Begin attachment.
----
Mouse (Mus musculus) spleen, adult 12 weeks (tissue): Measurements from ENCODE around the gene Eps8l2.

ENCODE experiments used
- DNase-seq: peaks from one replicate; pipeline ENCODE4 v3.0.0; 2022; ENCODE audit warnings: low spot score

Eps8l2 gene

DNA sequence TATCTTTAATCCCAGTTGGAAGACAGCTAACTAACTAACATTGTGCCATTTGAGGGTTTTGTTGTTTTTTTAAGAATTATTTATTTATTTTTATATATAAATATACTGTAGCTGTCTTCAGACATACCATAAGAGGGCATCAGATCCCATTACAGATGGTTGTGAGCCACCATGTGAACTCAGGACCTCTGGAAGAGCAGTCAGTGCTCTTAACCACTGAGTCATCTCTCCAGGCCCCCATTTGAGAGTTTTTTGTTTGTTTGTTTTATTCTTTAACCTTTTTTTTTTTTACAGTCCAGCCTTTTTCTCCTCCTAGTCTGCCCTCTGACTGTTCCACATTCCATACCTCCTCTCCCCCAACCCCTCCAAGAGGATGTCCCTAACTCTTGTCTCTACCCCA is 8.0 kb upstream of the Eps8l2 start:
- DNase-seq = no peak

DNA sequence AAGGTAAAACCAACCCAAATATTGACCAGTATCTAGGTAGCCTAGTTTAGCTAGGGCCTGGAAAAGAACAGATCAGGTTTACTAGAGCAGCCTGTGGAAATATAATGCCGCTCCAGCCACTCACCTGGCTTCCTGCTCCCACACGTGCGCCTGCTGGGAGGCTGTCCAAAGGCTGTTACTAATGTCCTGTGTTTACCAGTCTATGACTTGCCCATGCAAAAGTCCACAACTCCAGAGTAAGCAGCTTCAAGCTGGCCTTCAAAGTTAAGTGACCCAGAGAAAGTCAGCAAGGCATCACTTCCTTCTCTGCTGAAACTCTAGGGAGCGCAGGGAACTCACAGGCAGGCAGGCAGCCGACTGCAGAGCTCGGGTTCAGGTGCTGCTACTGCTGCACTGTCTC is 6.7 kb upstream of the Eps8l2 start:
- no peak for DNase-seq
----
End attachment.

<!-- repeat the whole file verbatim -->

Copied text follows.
Mouse (Mus musculus) spleen, adult 12 weeks (tissue): Measurements from ENCODE around the gene Eps8l2.

ENCODE experiments used
- DNase-seq: peaks from one replicate; pipeline ENCODE4 v3.0.0; 2022; ENCODE audit warnings: low spot score

Eps8l2 gene

DNA sequence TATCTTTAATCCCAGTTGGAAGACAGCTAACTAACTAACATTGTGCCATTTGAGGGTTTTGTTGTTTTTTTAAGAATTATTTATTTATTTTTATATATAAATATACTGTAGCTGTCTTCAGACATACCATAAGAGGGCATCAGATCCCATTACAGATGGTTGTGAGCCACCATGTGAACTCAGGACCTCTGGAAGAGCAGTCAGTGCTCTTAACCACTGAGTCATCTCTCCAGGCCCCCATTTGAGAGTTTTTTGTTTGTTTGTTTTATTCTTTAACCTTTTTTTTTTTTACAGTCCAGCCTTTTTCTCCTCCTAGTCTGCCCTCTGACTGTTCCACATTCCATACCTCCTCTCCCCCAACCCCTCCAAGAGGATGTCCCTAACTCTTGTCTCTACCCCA is 8.0 kb upstream of the Eps8l2 start:
- DNase-seq = no peak

DNA sequence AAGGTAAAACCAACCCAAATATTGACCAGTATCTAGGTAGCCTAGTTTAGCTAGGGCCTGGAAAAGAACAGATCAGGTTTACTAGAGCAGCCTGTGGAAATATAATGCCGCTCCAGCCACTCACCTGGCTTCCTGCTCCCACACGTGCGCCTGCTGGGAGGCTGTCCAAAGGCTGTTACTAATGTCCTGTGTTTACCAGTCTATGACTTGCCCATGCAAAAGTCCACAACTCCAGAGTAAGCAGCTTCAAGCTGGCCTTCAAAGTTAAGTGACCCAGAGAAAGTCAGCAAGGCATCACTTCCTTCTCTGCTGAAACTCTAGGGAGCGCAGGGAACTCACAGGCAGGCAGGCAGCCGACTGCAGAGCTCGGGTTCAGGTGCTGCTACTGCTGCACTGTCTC is 6.7 kb upstream of the Eps8l2 start:
- no peak for DNase-seq